Permalink France Just Fired The Guy In Charge Of Selling Warships To Russia

Tomas Hirst Last week, Dmitry Rogozin, Russia's deputy prime minister in charge of the defence industry and prominent nationalist, released a letter on Twitter purportedly from French arms industry company DCNS regarding the sale of the Mistral class ships. The letter states that the handover ceremony of the Vladivostok would take place on 14 November in Saint-Nazaire and includes:

• Signing of the transfer of ownership and delivery act.
• Hoisting of the Russian Federation colours.
• A military ceremony on the flight deck.

You might have thought that this would be the end of the saga. The invitation to the ceremony had gone out, and been made public. Yves Destefanis, a project director responsible for delivering the Mistral helicopter carrier to Russia, may even have had similar thoughts. Instead, Destefanis lost his job after Michel Sapin, the French Finance Minister, reasserted that the "conditions today have not been met to deliver the Mistral". So where are we now? Frankly, we have no idea. The EU and the US are going to continue to pressure France to hold onto the ships. France is going to continue to claim that it's allowed to sell them but do nothing about it. Russia is going to get increasingly angry that they've paid for them, are technically allowed to receive them and yet are having to view their ship from afar. And the Vladivostok is going to extend its quiet stay in Saint-Nazaire.


Permalink Report: 25% of wealthiest Russians are Jewish

According to [a] Russian website, 48 of top 200 Russian billionares are Jewish; Putin aide lashes out at ‘Nazi report.’ Close to one quarter of the 200 richest people in Russia are Jewish, according to a report by Russian banking website lanta.ru, which gives the 48 Jews on the list a combined net worth of $132.9 billion. The report also analyzed the nationality of each of the 200 billionaires, finding that just 89 – less than half – were ethnic Russians, even though they make up 81% percent of the population in Russia.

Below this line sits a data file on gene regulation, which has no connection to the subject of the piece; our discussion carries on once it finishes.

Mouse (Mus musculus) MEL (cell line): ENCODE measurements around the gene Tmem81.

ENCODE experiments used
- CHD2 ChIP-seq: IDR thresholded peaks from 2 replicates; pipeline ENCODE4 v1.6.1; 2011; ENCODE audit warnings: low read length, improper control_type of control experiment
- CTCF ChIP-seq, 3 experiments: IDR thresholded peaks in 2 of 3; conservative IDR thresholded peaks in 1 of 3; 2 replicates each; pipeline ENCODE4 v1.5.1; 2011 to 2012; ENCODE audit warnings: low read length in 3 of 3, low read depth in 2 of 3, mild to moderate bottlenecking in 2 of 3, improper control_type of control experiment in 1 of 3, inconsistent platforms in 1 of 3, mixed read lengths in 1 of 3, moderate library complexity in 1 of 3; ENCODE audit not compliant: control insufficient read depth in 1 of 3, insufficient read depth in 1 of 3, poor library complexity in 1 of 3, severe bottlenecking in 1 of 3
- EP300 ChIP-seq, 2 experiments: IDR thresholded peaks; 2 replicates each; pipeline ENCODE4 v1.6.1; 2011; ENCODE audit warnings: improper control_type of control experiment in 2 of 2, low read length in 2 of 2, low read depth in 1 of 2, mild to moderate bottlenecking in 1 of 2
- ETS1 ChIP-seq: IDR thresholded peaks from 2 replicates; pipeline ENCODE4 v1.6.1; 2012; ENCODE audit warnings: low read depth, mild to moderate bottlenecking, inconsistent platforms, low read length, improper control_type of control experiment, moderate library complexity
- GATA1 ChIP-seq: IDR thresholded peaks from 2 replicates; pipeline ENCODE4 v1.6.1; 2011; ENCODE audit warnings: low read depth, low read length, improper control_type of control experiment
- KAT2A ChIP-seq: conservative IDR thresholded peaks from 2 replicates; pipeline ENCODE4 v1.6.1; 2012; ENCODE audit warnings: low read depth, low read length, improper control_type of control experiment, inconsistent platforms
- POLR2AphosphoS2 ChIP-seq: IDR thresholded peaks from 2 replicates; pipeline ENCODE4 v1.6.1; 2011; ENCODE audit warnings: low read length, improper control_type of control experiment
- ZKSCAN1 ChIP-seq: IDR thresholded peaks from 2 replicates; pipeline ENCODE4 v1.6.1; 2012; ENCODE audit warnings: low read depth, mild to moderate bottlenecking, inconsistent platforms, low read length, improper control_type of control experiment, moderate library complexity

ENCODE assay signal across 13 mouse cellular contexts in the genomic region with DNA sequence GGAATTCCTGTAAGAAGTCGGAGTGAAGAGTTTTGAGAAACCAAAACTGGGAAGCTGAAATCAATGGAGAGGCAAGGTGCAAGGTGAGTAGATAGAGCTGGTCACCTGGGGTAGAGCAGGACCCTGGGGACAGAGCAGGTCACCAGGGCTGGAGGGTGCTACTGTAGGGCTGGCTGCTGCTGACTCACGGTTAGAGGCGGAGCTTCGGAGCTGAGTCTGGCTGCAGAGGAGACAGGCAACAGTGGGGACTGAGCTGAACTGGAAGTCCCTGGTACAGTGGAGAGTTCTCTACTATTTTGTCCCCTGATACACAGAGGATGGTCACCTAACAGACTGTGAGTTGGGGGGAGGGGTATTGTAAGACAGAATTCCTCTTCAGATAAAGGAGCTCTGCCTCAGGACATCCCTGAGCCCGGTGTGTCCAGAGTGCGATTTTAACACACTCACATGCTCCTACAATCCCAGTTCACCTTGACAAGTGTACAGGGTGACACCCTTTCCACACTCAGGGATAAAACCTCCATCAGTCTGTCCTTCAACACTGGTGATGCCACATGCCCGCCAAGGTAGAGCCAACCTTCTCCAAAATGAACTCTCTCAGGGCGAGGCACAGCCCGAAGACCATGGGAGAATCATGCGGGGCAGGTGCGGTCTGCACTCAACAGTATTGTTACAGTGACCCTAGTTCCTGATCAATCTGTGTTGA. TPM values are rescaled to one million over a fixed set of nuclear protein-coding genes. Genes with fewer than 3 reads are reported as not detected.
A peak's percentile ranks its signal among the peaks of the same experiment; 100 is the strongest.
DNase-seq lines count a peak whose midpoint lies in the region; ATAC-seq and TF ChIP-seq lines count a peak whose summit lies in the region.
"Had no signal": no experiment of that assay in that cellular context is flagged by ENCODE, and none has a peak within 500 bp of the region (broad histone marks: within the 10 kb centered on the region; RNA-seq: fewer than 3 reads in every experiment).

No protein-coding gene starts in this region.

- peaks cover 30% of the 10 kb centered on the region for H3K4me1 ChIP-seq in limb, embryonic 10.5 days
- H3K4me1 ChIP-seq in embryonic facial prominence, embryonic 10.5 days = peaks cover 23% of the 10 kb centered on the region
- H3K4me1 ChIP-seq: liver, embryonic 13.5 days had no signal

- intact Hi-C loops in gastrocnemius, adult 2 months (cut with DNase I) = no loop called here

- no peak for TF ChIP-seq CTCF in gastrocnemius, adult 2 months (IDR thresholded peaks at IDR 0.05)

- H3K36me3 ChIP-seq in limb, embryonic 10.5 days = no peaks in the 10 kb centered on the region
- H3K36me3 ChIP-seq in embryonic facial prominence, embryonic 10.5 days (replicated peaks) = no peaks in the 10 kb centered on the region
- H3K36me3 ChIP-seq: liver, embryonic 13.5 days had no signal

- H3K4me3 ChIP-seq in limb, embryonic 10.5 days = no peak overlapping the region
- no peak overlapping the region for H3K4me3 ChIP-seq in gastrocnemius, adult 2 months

Permalink The Zombie System: How Capitalism Has Gone Off the Rails

Michael Sauga Six years after the Lehman disaster, the industrialized world is suffering from Japan Syndrome. Growth is minimal, another crash may be brewing and the gulf between rich and poor continues to widen. Can the global economy reinvent itself? || A new buzzword is circulating in the world's convention centers and auditoriums. It can be heard at the World Economic Forum in Davos, Switzerland, and at the annual meeting of the International Monetary Fund. Bankers sprinkle it into the presentations; politicians use it leave an impression on discussion panels. The buzzword is "inclusion" and it refers to a trait that Western industrialized nations seem to be on the verge of losing: the ability to allow as many layers of society as possible to benefit from economic advancement and participate in political life.


Permalink Russian Prime Minister Signs $100 Discount on Russian Gas Supplies to Ukraine: Decree